A satellite imagery program developed for Elders aims to offer graingrowers better insights into their paddocks, including improved frost damage detection, and help them make more informed on-farm management decisions.
Elders Loxton senior agronomist Brian Lynch gave graingrowers an insight into the "world-first" technology, which he had been a part of developing with chartered engineer Moira Smith from Digital Content Analysis Technology Ltd (D-CAT), at a recent GRDC Grains Research Update in Loxton.
In particular, they talked about the ability of the program to identify frost patches within days of a frost event.
"AgIntel is a subscription service developed for Elders by D-CAT out of the United Kingdom, which provides regular field monitoring using satellite imagery," Mr Lynch said.
"Elders has spent the past few years helping to develop the program with D-CAT in a few game-changing areas, including frost detection and variable rate applications, which can be ordered on an as-needs basis."
Mr Lynch said D-CAT's physicists, engineers and mathematicians applied advanced processing to satellite data to create algorithms that better highlighted not only green biomass, but brown patches, stress spots, and other paddock issues.
"It tracks changes over time, can monitor crop growth for harvest and yield predictions, and even detect areas of stress within your paddock, such as frost damage," he said.
"A subscriber can contact their agronomist and say 'I've had a frost, can you run the filter over (a certain part of) my property?' The service then provides a personalised frost damage map.
"Of course, farmers will still want to go out and check their crops, but this will give a more accurate idea of severity in some areas.
"Croppers can then use that map to make decisions, whether they export the map to a hay contractor or let the paddock go to grain."
This program helps them to make a really quick assessment of what is out there and a more accurate depiction of what the entire losses will be, and across a larger area.- BRIAN LYNCH
Mr Lynch says the information turn-around process is swift, enabling croppers to make those decisions more quickly than before.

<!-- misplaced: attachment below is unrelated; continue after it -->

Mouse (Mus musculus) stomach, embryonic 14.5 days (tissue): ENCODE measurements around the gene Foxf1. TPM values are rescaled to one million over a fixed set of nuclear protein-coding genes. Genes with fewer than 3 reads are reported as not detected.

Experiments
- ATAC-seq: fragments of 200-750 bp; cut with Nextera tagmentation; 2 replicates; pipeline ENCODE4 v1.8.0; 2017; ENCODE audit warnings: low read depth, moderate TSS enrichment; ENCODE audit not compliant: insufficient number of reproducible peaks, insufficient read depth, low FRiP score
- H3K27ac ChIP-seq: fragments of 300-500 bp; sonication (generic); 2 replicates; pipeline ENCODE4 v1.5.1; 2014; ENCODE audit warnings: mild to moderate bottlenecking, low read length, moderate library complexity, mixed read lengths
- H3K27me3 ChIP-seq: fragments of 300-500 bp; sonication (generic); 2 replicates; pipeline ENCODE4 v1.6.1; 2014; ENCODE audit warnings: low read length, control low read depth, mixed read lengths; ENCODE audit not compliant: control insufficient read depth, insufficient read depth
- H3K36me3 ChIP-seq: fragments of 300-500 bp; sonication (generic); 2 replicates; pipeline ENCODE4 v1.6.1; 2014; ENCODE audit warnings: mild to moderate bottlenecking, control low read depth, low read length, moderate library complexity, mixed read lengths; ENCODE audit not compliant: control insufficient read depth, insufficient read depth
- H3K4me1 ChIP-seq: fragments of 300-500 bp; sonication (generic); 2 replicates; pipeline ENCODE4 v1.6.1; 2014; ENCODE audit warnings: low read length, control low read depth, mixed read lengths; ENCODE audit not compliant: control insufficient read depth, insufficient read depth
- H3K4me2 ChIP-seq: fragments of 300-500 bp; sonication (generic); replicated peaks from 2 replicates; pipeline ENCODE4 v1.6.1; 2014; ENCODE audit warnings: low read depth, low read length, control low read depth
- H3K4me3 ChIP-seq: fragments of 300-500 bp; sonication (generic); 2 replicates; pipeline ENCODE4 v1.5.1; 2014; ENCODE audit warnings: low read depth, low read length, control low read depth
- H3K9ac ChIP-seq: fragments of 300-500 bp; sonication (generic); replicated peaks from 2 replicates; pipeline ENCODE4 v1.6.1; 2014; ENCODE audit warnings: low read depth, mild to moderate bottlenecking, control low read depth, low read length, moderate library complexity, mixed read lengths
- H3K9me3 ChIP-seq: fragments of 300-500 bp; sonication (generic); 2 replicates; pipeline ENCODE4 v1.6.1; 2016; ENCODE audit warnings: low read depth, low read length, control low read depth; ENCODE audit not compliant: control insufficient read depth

"In the Mallee, farmers don't necessarily have the infrastructure, shedding, equipment to go and cut a heap of hay," he said.
"This program helps them to make a really quick assessment of what is out there and a more accurate depiction of what the entire losses will be, and across a larger area.
"So if a farmer knows they have lost 70 per cent of the yield in a paddock, they can then decide if they should consider cutting it for hay and how to market it, or whether to put sheep on it."
Another unique aspect of the technology was its ability to predict yields.
"The service runs an algorithm over a paddock and it provides a yield prediction in about September/October," Mr Lynch said.
"From our ground-truthing, the yield predictions have been within 10pc of the harvested tonnes."
But Mr Lynch said the "world-first" with the technology was that farmers could create variable rate maps from the comprehensive satellite imagery for precision ag input applications.
"If you had a paddock that you may have missed yield data on, and you wanted to PA that paddock going in this year, you can go back, grab a biomass map and create a map of yield zones from that and then upload it into your PA machinery," he said.
"We have worked with many types of machinery to make sure the technology can be exported into their systems.
"The custom-built technology can also differentiate between a top of a sandhill and the bottom of a rocky flat, areas both with minimum yields, but ones you may want to treat differently when it comes to inputs the next season.
"If you ran that with yield data alone, it would treat those areas the same, but this program can differentiate those areas. It can override some decisions that were often barriers in the past.
"It enables more flexibility - one of the key reasons why we designed it."
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Another benefit of the program was its ability to provide historical paddock data.
"One of the big things often holding precision ag back is not being able to get the data to talk to one another or often there can be a variety of operators using on-farm technology differently or not at all," Mr Lynch said.
"This program allows you to go back and re-evaluate biomass maps, create an input map from that information then export it into your machine and use it to sow the following year's crop."
Mr Lynch said Elders had spent the past few years ground-truthing and calibrating the program on more than 100 farms "spanning from Esperance in WA to the SA Mallee to Albury in NSW".
"We wanted to make sure it worked on-farm before we went to market, plus training has taken time because of COVID," he said.
"But the technology is now ready and commercially available."
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